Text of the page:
The Lego metaphor for SOA is a useful way of thinking about the problem of governance. Imagine all the different components that go into your Web services as individual Legos. They may be different shapes and
Yet how do you prevent all those Legos from being strewn across the floor? Well, you should probably keep them in a toy box. That's your SOA. And instead of just piling them into the toy box willy-nilly you might want to organize that toy box so you can find the Legos you need when you want them. That's your SOA governance.
Is that a gross oversimplification? Yes, but it's an easy to describe SOA to someone during an elevator ride. Of course, if you're reading this, you probably don't work all day inside an elevator, specializing in brief metaphor-laden conversations.
Chances are you actually have to build one of those service-oriented architectures and you're looking for meaningful insight on how to do it. This week SearchWebServices.com will debut the first lesson in a brand new SOA School aimed at architects looking for practical guidance on service-orientation.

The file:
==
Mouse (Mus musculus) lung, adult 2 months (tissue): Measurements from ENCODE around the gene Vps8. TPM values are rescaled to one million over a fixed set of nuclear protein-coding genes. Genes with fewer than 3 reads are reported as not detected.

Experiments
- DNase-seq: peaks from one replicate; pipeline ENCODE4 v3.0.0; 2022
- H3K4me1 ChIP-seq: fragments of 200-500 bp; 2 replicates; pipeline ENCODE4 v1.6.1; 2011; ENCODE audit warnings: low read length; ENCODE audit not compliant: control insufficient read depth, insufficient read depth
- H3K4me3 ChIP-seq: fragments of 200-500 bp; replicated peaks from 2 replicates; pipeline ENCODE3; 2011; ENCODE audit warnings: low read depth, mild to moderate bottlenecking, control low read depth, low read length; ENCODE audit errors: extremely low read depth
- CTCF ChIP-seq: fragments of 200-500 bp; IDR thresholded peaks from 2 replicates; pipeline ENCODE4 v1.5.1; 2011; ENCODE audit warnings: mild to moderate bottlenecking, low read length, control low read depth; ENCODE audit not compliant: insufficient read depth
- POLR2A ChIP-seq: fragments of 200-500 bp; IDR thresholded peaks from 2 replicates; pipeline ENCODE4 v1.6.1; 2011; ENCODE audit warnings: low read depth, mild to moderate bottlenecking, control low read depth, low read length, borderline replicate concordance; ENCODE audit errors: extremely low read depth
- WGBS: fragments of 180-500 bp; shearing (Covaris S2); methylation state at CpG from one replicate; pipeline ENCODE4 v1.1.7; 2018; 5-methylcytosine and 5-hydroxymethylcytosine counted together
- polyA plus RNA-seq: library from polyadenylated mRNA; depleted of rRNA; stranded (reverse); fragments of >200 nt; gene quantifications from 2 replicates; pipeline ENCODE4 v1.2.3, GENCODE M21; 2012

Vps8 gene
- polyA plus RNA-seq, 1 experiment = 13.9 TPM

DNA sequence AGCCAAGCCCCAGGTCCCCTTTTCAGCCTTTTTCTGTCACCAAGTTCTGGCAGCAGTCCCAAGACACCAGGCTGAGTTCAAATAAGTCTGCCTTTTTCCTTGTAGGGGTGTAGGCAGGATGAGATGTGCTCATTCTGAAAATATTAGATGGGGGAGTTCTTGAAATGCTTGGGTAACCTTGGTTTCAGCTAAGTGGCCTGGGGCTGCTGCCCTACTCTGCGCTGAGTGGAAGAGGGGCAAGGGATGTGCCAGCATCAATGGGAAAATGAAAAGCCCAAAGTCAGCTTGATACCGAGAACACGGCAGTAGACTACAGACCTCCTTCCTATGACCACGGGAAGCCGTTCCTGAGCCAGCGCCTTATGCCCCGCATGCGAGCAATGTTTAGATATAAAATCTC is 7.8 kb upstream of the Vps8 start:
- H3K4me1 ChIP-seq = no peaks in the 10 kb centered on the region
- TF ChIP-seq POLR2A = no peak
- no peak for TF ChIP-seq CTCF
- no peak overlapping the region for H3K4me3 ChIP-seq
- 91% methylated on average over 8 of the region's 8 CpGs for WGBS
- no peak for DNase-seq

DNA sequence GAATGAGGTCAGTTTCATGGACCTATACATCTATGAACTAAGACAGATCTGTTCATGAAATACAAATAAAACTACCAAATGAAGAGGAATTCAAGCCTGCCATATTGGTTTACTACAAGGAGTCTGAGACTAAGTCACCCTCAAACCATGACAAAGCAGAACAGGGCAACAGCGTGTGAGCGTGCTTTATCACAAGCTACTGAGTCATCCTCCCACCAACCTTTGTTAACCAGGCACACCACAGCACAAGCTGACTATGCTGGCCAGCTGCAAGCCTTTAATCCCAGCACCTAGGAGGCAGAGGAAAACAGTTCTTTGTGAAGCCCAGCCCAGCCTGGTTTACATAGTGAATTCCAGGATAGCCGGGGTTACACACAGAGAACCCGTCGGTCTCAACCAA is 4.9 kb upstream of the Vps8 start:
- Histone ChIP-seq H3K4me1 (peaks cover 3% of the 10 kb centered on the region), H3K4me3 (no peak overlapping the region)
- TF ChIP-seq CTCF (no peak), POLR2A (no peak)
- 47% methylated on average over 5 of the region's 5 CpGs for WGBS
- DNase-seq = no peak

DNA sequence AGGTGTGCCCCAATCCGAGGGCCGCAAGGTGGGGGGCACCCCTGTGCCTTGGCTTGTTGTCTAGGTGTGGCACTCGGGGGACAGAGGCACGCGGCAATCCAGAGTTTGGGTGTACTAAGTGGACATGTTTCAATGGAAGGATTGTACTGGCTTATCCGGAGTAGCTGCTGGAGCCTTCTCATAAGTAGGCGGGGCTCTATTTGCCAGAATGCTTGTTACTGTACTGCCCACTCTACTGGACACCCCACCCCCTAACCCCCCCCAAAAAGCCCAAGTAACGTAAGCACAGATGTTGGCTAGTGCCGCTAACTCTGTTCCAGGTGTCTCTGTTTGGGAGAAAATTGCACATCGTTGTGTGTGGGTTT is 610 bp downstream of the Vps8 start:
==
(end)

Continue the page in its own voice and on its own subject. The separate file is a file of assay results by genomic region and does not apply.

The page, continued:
The lesson will revolve around SOA governance and it will lay out the chief architectural considerations around that topic. Inside the lesson will be a Webcast on SOA governance with Everware-CBDI principal consultant Lawrence Wilkes, a written tip on WS-Policy from Citigroup senior architect mark Temple-Raston and a podcast interview with Dan Foody of Progress Software, who is also a longtime SearchWebServices.com site expert on the subject of SOA.
Well beyond laying out the principles of governance, this lesson will identify what an architect or manager needs to do to achieve good SOA governance.
Last week we had a tip on how to use events to bridge decoupled service boundaries. We also had a podcast interview with "Service Oriented Architecture for Dummies" co-author Judith Hurwitz that's definitely worth checking out. Both are worth checking out if you plan on doing anything SOA-related during the course of the next year.
Now go organize that toy box.
This was first published in March 2007